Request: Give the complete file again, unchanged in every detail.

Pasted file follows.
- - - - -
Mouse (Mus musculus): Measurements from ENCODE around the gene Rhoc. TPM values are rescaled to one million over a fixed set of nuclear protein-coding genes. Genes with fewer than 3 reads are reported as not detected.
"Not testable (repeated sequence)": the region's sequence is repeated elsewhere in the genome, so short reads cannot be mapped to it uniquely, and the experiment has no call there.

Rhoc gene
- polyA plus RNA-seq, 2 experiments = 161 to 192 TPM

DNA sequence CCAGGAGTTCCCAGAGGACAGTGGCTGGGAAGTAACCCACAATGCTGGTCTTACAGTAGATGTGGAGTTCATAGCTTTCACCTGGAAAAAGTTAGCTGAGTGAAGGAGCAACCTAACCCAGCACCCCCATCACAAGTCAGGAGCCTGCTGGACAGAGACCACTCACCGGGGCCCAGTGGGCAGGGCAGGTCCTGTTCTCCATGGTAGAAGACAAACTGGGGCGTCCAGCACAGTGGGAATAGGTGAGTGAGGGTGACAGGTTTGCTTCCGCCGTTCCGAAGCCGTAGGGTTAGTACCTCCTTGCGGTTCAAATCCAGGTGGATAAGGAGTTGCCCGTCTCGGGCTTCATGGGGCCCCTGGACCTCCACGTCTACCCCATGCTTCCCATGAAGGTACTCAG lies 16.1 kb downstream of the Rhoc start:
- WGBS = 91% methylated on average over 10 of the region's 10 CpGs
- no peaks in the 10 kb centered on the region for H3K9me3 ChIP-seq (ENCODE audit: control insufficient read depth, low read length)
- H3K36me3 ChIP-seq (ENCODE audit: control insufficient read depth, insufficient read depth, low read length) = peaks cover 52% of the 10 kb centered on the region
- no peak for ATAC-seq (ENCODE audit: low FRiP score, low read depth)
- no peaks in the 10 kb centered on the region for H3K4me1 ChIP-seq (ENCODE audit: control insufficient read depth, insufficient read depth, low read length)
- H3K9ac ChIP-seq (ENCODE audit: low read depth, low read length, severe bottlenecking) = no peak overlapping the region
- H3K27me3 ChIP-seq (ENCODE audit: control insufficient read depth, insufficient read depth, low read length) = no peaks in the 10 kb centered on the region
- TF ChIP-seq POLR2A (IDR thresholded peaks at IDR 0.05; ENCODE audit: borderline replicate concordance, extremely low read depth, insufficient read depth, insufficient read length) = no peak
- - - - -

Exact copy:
Mouse (Mus musculus): Measurements from ENCODE around the gene Rhoc. TPM values are rescaled to one million over a fixed set of nuclear protein-coding genes. Genes with fewer than 3 reads are reported as not detected.
"Not testable (repeated sequence)": the region's sequence is repeated elsewhere in the genome, so short reads cannot be mapped to it uniquely, and the experiment has no call there.

Rhoc gene
- polyA plus RNA-seq, 2 experiments = 161 to 192 TPM

DNA sequence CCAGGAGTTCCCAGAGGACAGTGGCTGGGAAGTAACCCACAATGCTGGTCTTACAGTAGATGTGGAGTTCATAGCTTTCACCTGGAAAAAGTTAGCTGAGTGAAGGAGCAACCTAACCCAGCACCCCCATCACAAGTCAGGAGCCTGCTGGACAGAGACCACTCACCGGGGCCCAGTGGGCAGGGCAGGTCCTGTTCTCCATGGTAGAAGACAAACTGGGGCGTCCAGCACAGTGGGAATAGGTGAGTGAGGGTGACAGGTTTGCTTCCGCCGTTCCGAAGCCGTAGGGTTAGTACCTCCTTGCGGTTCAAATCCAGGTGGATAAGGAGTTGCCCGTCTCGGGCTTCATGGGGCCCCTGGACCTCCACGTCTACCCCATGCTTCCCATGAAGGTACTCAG lies 16.1 kb downstream of the Rhoc start:
- WGBS = 91% methylated on average over 10 of the region's 10 CpGs
- no peaks in the 10 kb centered on the region for H3K9me3 ChIP-seq (ENCODE audit: control insufficient read depth, low read length)
- H3K36me3 ChIP-seq (ENCODE audit: control insufficient read depth, insufficient read depth, low read length) = peaks cover 52% of the 10 kb centered on the region
- no peak for ATAC-seq (ENCODE audit: low FRiP score, low read depth)
- no peaks in the 10 kb centered on the region for H3K4me1 ChIP-seq (ENCODE audit: control insufficient read depth, insufficient read depth, low read length)
- H3K9ac ChIP-seq (ENCODE audit: low read depth, low read length, severe bottlenecking) = no peak overlapping the region
- H3K27me3 ChIP-seq (ENCODE audit: control insufficient read depth, insufficient read depth, low read length) = no peaks in the 10 kb centered on the region
- TF ChIP-seq POLR2A (IDR thresholded peaks at IDR 0.05; ENCODE audit: borderline replicate concordance, extremely low read depth, insufficient read depth, insufficient read length) = no peak